“Anyone can take pictures. What’s difficult is thinking about them, organising them, trying to use them, montage them in some way so that some… some… some meaning can be constructed out of them. That’s really where the work begins.”
– Lewis Baltz interviewed by Studio Arte for Contacts 2 (viewed on vimeo, 5/10/17)
Which is pretty much why I signed up for the OCA in the first place, but articulated better than I could have at the time. Or now probably.
Worth keeping in mind.
(Thanks to Andrew Fitzgibbon for linking to the interview on the OCA discussion forum)
An article in today’s Guardian by poet Lydia Towsey opens: ‘Botticelli’s painting of the Birth of Venus was the first female nude painted and exhibited life size.’
james; waulkmill, 2017
The rest of the article – about body image and eating disorders and the way being the subject of portraiture can help recovery from them – has a lot more in it to consider, but it was the phrase ‘life size’ that captured my immediate attention. Continue reading
In my earlier post discussing August Sander’s comprehensive study of German ‘types’ made in the first half of the 20th century, I limited myself to the sixty plates included in the 1929 book, Face of our Time at least in part because this was the only part of Sander’s wider project where he had been in complete control of how it was presented.
As I looked for copies of the images I wanted to use to illustrate my post, I realised that the pictures included in the book had often been cropped from wider – sometimes much wider – original images. For example, the Shepherd – Pl.2 in the book – has been cropped down from a wider composition, concentrating the picture’s depiction of it’s subject’s lined face and removing extraneous detail.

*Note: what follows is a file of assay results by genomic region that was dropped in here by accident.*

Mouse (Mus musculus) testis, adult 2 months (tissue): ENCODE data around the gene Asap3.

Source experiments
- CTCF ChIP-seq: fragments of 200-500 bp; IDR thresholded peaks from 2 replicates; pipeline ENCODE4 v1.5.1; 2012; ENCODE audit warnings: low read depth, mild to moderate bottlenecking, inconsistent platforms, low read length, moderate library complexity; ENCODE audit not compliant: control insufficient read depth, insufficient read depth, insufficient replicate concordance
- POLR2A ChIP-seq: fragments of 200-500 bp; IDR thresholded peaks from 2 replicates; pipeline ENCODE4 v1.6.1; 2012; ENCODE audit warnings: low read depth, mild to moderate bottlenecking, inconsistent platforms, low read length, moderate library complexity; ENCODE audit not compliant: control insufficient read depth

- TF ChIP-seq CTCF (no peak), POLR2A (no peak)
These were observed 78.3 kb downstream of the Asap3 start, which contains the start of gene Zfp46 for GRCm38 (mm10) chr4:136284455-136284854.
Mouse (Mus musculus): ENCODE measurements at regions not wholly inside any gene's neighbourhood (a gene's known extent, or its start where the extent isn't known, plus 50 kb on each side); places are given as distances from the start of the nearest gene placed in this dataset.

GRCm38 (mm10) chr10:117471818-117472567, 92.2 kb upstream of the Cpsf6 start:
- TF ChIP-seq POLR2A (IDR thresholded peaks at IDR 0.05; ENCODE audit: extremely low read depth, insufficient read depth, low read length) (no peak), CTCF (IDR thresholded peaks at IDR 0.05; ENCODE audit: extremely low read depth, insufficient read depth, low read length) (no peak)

fig.1 – Unemployed (pl.60) as shot
Mostly, the cropping of the images for publication simply concentrates the meaning of the original, but, in at least one instance – Unemployed (Pl.60) – the effect is completely changed. Continue reading
After its simultaneous discovery by Frederick Scott Archer and Gustave le Gray in 1851, the collodion process for producing wet-plate negatives quickly superseded the earlier Daguerrotype and Calotype methods for capturing images. Glass Collodion negatives were more sensitive to light (meaning that they required shorter exposures) than either of the older processes and were capable of finer detail than the grainy paper negatives that were used for Calotypes. Continue reading
business card design # 1 – based on a template by moo.com; other online business card manufacturers are available.
Thinking forward to the sort of work I’m likely to be producing during Identity and Place, I realise that there’s going to be quite a lot of photographing people who I don’t know. In the past, people have often asked why I want to take their picture and then, when I’ve said why, whether I have a card or some other proof that I’m not just some random idiot with a camera. It therefore seems a good idea to get some cards made up. Continue reading
Scapa Court, Kirkwall (KW15 1BJ) in 1968/69 and in 2016
‘[Showing] the relationship between the past and the present […] so it’s not just “the past is over here and the present is over here” and that is it’
– Nicky Bird, interviewed on video for the Stills Centre of Photography in Edinburgh
While I was doing some reading on Nikki Bird for part 5 of C&N (around Question for Seller), I came across a later piece called Beneath the Surface, where Bird had worked with people whose part of Scotland had been “wiped away” to combine their photographs with up to date pictures of the places in the pictures. At the time when she first started thinking about this, she had been involved with an archaeological dig in Edinburgh.
Bugger! I thought. Continue reading